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I am a believer but I had a thought of renouncing my faith. I have asked for forgiveness, but am I now condemned?
Thank you so much for your honest question, it is great to have the opportunity to set your mind at rest over some of the truth of what it means to be a Christian. It is also great to hear that you are a believer and that you will have a journey towards real freedom in Jesus Christ.
In answer to your question, let's start by building a good foundation for the answer. Many people across the world are very confused as to what it really means to be a Christian, and would see it as something like this:
To be a Christian means that I have committed to following Jesus, and to living the life He wants me to. I have realised that I am a sinner and therefore not good enough for God and have decided that from now on that I will live life as I am supposed to live it, in a way that pleases God.
These ideas, while they are a part of being a Christian, are not the heart of what it means to be a Christian, and if this is all a person understands then they do not really understand Christianity at all. The bible says these words in Ephesians 2:8-9:
For by grace you have been saved through faith, and that not of yourselves; it is the gift of God, not of works, lest anyone should boast.
The Bible tells us that to become a Christian is not primarily a decision on our part to reach out to God, but is primarily a gift from God. He is the one who pursues us, and as these verses tell us, grants us the gift for the faith we need to trust in Him to save us. The word 'grace' simply means 'unmerited favour'. The right to become a Christian is not something we earn by our good works and turning from our sin, but something that Jesus earned for us when He came to earth, lived a perfect life, died in our place, and rose again victorious over death.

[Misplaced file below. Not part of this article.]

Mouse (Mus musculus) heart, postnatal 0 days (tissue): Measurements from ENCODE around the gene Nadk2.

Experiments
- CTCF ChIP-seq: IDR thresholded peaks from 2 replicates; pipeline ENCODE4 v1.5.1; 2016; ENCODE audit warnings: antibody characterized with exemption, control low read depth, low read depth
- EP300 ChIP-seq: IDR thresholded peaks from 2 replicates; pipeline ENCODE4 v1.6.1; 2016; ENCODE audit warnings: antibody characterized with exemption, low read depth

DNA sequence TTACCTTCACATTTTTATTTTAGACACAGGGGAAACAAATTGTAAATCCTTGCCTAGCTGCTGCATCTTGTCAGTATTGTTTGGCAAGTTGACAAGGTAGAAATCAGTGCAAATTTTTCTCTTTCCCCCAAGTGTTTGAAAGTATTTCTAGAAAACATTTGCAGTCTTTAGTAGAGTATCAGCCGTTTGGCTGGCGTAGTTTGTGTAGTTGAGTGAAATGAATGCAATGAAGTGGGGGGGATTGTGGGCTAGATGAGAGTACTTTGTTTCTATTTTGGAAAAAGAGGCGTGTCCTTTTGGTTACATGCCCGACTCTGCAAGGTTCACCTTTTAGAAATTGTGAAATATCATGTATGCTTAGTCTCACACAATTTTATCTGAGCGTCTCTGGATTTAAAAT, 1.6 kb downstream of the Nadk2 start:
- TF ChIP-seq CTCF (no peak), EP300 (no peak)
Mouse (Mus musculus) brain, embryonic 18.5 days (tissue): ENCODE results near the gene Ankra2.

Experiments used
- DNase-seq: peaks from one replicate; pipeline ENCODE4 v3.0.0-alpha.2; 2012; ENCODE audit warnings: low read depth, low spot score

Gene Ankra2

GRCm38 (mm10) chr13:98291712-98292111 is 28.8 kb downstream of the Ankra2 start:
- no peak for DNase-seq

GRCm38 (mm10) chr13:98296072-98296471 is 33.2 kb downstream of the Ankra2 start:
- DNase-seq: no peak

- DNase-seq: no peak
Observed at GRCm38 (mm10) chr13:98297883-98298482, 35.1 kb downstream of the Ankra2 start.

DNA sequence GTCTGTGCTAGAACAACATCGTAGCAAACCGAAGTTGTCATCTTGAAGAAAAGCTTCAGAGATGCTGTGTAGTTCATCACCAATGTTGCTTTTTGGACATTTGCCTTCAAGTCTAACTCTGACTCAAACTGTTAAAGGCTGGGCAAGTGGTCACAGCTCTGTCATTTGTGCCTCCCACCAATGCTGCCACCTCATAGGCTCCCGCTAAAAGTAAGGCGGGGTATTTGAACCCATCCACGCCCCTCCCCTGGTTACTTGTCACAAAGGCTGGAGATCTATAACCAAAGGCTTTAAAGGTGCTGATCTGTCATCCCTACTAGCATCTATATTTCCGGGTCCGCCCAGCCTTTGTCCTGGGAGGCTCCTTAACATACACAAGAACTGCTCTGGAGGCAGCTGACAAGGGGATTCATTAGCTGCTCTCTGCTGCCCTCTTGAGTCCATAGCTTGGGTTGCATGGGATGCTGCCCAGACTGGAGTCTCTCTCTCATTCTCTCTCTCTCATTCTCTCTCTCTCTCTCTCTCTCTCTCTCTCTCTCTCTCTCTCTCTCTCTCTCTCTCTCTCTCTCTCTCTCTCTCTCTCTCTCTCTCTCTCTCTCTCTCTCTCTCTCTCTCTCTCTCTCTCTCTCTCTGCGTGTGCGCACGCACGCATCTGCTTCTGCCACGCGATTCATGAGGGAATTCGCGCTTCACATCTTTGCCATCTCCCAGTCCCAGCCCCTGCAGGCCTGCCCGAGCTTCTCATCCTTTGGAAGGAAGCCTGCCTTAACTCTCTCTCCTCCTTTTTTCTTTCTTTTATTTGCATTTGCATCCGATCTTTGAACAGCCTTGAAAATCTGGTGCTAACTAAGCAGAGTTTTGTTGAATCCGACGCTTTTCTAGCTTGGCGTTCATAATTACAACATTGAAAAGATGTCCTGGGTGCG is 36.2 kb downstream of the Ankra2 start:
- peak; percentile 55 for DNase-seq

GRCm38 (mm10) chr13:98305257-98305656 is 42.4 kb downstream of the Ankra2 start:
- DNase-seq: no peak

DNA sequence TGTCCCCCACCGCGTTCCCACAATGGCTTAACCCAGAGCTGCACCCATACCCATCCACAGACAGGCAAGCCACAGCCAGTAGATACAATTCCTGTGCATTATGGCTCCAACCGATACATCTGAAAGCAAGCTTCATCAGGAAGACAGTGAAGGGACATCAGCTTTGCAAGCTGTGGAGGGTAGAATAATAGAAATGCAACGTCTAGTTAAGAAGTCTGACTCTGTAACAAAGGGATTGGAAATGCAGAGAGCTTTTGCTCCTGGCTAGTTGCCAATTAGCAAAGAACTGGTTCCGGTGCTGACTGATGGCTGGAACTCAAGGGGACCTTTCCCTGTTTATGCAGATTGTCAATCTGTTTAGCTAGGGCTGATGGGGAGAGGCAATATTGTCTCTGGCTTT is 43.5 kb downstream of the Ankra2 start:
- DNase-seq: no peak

The Bible tells us that Jesus gave up His own life so that He could buy us salvation. He suffered on the cross more than we can understand to purchase us forgiveness of sins and acceptance with God. His love for us is far greater than ours will ever be for Him, and the Bible says that once God has started a good work in us, He will most certainly complete it (Philippians 1:6).
So let me ask you a question: if God has given you this free gift of faith that you have done nothing to earn yourself; if Jesus paid such a high price to buy you forgiveness; if God loves you with an everlasting love and has promised to see you through right to the end: do you think that your salvation could be so easily lost with a stray thought, word or action?
The answer is clear; absolutely not! When a person becomes a Christian they don't turn into a perfect person overnight. We don't want to sin, but we still do, and God knows that - He knew it before He saved us. The truth is, we never did anything to earn our salvation, and so therefore cannot actually do anything to lose it. The price that Jesus paid on the cross for our sin covers not just our past sins, but our future sins too, and God is absolutely committed to the lengthy process of removing everything in us that doesn't belong, and making us the people He wants us to be.
Let me say a few words to your specific situation. I'm sure that the 'thought of renouncement' that you had was not a wise thought to be dwelling on, but we must always remember that our thoughts are complex things. We may not always know where a thought comes from, and cannot always stop thoughts popping into our heads, so our responsibility is not so much to completely regulate the thoughts that arrive in our minds, but it's what we do with those thoughts when they get there that really matters.